“Tragedy forces Esperanza and Mama to flee to California during the Great Depression, and to settle in a camp for Mexican farm workers. Esperanza isn’t ready for the hard labor, financial struggles, or lack of acceptance she now faces.”

 

 

 

 

“A gripping and intensely touching debut middle grade novel by Kerry O’Malley Cerra, Just a Drop of Water brings the events of September 11, which shook the world, into the lens of a young boy who is desperately trying to understand the ramifications of this life-altering event.”

 

 

“The world is too busy crumbling to pieces to pay attention to a 17-year-old girl.”

Posted in Education, Family, Library, literature, parenting, Social Change, teaching, toddlers, Uncategorized

Early Literacy Starts with You!

 

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Finally! It’s ready for sale, on Amazon.com. Early Literacy Starts with You! is my eBook that 1) explains why early literacy education is so important. 2) Gives you a better idea of our education system today and why we need to he;p our students at home. 3) Tips and tricks to get your child interested and excited about reading and writing, no matter your schedule.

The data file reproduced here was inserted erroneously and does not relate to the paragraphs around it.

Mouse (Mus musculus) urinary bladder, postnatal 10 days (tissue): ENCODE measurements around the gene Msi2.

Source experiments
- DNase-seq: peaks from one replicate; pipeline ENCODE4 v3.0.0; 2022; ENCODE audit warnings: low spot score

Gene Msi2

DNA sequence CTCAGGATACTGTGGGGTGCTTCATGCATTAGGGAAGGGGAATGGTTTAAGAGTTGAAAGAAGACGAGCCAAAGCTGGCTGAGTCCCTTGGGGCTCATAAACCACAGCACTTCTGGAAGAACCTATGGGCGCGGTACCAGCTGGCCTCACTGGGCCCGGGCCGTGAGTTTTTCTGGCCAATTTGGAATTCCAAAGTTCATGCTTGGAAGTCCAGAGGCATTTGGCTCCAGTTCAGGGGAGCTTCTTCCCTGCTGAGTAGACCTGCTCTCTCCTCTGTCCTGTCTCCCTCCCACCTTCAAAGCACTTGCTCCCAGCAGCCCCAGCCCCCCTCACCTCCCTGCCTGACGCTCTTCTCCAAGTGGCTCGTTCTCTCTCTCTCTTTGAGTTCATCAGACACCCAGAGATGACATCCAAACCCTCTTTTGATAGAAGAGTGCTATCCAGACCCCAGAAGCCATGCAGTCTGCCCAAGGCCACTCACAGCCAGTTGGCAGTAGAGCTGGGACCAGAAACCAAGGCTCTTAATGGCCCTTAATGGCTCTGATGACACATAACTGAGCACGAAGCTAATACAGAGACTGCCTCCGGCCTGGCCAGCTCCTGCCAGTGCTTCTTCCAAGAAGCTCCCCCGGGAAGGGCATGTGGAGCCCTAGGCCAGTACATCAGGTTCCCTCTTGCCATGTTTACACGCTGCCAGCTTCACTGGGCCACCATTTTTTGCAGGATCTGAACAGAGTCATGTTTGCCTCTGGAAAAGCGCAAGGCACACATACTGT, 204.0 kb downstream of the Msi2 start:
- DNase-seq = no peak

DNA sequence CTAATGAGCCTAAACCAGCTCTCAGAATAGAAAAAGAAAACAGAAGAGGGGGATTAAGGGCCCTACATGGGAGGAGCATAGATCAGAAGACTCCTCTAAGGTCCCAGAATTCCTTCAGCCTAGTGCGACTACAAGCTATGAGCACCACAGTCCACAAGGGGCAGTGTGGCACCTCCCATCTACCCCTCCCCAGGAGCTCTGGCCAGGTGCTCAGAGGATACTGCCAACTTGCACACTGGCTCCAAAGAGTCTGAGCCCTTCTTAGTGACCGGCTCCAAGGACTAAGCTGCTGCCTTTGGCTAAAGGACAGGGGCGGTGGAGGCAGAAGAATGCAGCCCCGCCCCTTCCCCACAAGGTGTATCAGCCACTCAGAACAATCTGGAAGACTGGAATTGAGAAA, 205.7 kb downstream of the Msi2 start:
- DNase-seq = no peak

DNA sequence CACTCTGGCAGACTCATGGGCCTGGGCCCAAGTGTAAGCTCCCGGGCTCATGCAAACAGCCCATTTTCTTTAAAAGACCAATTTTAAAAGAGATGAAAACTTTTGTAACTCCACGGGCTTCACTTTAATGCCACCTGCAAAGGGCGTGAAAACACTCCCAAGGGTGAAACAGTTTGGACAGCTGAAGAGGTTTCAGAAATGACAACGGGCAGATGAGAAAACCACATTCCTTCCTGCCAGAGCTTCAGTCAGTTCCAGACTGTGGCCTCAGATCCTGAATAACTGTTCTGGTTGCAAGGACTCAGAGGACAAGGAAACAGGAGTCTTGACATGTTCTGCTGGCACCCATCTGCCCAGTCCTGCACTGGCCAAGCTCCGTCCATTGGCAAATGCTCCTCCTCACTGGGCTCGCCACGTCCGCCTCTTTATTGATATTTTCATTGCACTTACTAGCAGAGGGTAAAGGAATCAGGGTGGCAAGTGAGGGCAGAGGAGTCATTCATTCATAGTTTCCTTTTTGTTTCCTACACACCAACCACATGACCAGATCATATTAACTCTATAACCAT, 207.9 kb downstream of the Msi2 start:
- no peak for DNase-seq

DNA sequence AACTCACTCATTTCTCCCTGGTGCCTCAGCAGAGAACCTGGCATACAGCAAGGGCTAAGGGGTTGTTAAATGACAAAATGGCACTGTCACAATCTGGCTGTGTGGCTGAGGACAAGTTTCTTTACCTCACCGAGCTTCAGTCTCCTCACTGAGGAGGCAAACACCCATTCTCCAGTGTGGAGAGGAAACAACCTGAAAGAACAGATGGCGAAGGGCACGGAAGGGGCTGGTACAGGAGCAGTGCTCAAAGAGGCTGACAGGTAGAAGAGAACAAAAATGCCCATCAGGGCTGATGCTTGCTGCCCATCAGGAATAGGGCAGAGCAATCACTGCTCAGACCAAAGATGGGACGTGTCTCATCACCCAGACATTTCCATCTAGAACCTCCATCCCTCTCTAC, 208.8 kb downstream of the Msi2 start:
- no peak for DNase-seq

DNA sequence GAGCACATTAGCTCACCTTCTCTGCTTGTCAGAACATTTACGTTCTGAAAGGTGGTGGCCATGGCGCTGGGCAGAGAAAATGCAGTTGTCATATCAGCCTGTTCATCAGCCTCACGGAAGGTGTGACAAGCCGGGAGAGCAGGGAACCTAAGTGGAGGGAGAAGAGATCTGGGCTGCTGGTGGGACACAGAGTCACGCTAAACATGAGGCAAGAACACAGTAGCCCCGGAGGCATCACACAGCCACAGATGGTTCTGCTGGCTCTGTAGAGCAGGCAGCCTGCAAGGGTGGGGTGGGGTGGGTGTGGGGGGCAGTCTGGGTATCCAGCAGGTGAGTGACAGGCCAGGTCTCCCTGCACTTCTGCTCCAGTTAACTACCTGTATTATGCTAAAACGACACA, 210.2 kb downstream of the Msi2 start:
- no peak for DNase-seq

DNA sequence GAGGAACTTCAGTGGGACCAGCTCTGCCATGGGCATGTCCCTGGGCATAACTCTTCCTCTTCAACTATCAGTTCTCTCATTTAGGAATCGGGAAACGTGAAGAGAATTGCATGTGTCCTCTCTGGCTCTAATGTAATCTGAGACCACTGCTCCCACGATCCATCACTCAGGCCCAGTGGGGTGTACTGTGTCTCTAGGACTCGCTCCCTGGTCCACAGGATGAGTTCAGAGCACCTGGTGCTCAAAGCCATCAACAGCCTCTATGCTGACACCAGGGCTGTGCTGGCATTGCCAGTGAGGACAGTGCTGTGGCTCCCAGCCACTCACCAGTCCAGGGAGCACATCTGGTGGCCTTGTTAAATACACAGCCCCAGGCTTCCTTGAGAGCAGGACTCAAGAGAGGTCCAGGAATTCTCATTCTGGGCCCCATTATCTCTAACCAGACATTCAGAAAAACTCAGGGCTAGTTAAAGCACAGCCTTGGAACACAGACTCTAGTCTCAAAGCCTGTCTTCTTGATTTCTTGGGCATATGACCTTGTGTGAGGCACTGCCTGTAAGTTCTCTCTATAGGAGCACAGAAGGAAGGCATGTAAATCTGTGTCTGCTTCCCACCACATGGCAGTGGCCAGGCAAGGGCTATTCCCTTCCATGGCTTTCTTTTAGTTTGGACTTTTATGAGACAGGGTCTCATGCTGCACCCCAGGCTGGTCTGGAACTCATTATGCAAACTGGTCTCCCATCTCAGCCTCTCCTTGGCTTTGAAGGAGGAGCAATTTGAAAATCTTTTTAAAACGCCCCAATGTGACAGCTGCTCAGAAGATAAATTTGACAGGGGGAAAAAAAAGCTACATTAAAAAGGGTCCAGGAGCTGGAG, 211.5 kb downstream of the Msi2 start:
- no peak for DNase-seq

It’s free if you have Kindle Unlimited 🙂

 

Please share!

 

 

Posted in Education, Family, Gardening, parenting, Social Change, Uncategorized

Simple Living for Teens

My husband and I have been trying to buy a house for almost a year now (although I assure you it seems like decades). While doing so I started to become obsessed with this hole small house movement that is going on. I know I’m a little late on the trend and it’s all over the place now but I still was on Pinterest finding anything I could about tiny homes and how to convince my husband it was a good idea.

Well we did finally find a house and it’s not tiny by the tiny home standards (1,120 sqft) but some would consider it small so I am calling it a win! However, what got me thinking about the tiny homes and why they’re so great is that fact that they force you to live more simply. I didn’t have much in the way of material items growing up and I lived in a small home. But that made me more apt to go outside, spend time in the living room, and not accumulate things. I think now it’s easy for kids and teens to get swept up in this “he/she has more than I do” competition that happens.